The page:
Alumni Spotlight: Ben Gonio, PATP '05

Photo of Ben Gonio, PATP '05
Ben Gonio, PATP '05

Ben Gonio (PATP 2005) owns his own consulting business, teaches part-time at University of Washington Bothell, holds office hours at Startup Hall, continues to explore acting opportunities, and maintains a day job at Medex Northwest as part of a clinical team supporting medical education. After graduating with a BFA from Carnegie Mellon in 1998, Ben worked the regional theatre circuit and spent some time in Los Angeles before deciding to continue his acting studies in graduate school at the University of Washington School of Drama. He describes his post-graduation period of adjustment as “clunky.” Now he’s finding his niche as an artist in Seattle’s theatre community and as an artist in Seattle’s tech community.

What were your expectations going into grad school and joining the Seattle theatre community?

I knew I was going to have the opportunity to really explore roles and challenge perceptions. I just had a sense about Steve Pearson (former faculty) and the program being open to and embracing diversity—cultivating a student body that was diverse in its ideas and its representations of gender, belief systems, and culture. We were going to mix it up.

The theatre community in Seattle is so small, but it’s also complex and it’s constantly trying to do its best to be a mirror back to society. There are certain theatres where it makes sense to create a season that is entertaining and be of service to entertainment, but in my view the number one priority of theatre is to challenge its audience and its community; to make people debate and talk and be uncomfortable.

I just had a sense about Steve Pearson (former faculty) and the program being open to and embracing diversity—cultivating a student body that was diverse in its ideas and its representations of gender, belief systems, and culture. We were going to mix it up.

How might Seattle theatre serve its diverse communities?

We are at a precipice where Seattle is ripe for new works, pieces more representative of diversity. There has been a generational shift in leadership, but we need to work harder on educational outreach. We need to foster and nurture new writers of color and emerging artists in underserved communities. We need to be, as theatre artists, mentors to these underserved communities. If we’re consistent and relentless in our pursuit of new stories from other communities, these stories are going to work their way into the flagship theatres and they’re going to move people. They’re going to change the world. I want to be a part of that.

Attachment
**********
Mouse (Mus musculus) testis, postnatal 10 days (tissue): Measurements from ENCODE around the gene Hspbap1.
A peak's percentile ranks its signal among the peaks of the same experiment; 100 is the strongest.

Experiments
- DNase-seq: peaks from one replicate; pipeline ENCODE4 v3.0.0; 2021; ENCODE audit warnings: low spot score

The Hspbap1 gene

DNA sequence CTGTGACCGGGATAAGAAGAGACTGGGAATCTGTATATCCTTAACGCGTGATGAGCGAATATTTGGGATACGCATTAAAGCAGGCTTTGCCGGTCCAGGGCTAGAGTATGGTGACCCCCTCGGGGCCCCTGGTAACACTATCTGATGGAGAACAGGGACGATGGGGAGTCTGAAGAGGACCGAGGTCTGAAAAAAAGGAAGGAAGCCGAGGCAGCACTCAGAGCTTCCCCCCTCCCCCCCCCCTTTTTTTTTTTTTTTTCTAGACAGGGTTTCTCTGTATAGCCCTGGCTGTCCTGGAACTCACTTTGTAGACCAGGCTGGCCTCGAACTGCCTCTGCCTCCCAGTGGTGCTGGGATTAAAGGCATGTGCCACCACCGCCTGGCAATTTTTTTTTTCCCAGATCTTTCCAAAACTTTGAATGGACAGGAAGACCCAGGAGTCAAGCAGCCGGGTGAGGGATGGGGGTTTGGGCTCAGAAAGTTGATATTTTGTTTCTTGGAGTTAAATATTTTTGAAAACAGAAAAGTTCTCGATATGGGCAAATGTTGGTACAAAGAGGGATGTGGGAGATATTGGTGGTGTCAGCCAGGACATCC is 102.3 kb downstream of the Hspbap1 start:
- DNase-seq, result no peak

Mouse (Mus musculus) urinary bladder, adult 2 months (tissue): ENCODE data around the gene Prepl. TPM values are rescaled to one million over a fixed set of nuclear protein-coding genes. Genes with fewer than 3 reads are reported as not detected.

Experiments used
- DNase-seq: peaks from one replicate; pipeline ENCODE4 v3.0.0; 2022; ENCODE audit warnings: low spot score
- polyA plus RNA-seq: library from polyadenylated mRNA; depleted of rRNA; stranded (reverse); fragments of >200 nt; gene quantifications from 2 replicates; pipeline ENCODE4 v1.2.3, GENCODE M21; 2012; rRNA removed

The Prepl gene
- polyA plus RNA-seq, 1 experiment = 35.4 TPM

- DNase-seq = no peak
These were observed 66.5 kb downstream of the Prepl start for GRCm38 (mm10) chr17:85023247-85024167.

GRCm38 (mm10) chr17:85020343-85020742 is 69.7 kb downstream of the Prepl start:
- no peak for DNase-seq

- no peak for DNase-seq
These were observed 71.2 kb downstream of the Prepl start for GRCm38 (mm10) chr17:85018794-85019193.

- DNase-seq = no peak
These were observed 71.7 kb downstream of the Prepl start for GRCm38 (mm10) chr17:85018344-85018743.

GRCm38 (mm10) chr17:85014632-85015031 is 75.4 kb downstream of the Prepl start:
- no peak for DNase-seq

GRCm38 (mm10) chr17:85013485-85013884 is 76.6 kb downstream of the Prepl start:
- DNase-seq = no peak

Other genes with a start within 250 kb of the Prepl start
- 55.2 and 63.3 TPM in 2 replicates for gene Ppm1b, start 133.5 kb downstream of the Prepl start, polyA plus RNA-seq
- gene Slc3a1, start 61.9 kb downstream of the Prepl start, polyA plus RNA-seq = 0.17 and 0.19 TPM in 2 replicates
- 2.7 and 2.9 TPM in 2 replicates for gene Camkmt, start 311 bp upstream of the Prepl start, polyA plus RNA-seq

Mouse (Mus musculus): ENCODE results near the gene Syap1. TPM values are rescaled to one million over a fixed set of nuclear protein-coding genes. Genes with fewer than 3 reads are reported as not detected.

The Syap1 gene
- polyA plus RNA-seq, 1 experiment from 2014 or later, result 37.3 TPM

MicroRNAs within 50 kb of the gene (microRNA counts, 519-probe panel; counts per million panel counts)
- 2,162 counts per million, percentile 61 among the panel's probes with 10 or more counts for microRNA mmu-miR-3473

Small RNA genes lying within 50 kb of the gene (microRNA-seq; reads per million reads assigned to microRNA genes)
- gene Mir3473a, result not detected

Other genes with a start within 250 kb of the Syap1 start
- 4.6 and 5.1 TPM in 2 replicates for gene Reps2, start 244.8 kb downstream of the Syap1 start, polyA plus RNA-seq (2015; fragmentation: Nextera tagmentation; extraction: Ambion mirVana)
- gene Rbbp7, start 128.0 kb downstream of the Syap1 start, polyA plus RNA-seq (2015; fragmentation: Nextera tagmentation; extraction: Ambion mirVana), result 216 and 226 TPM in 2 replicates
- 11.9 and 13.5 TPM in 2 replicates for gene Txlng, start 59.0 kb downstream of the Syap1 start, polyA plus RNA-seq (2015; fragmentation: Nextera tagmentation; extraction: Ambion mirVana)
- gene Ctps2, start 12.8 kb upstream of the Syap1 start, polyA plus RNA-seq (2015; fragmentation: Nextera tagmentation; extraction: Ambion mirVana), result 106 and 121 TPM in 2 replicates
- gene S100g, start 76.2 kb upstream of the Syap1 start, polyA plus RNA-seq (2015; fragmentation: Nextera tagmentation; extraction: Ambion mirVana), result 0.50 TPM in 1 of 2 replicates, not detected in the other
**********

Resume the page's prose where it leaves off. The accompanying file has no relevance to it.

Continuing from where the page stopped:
In addition to acting work, you also own a consulting business. How did you move into that space?

Right now, I’m giving in a way that is very creative. I’m parlaying my experience as a theatre artist to help CEOs, entrepreneurs, and software engineers sell their products better, with confidence, with impactful, emotional narratives that highlight human benefit.

I think innovation has always been part of the UW culture in terms of research in whatever field. When I was in grad school we were allowed to have the space to start where we were. We were enough. We didn’t have to be interesting for the sake of being interesting. Organic things really started to happen in terms of discovery during that period. There’s that period after graduation where you’re back in the real world trying to acclimate; trying to figure out what the next steps are. And I went through that.

I think innovation has always been part of the UW culture in terms of research in whatever field. When I was in grad school we were allowed to have the space to start where we were. We were enough. 

Is there a lesson from grad school that has really stuck with you?

The teachers were always so good at empowering us and making sure that artists have the power. That was the lesson for me. Artists have the power to create anything that they want.

I recently coached a CEO from Jordan, a very dynamic man who came to me because he believed his accent was holding him back in some ways. We’ve had to do some work on how to navigate biases and stay focused on message and content—how to stay powerful amidst chaos and scrutiny. This is a Middle Eastern man who is innovating what could change the world and I’m finding myself in a position to make a difference. I can make a difference by empowering him, making his message about the human benefit beyond color and ethnic lines. I have to believe that there’s an opportunity to do that here and that’s what excites me.

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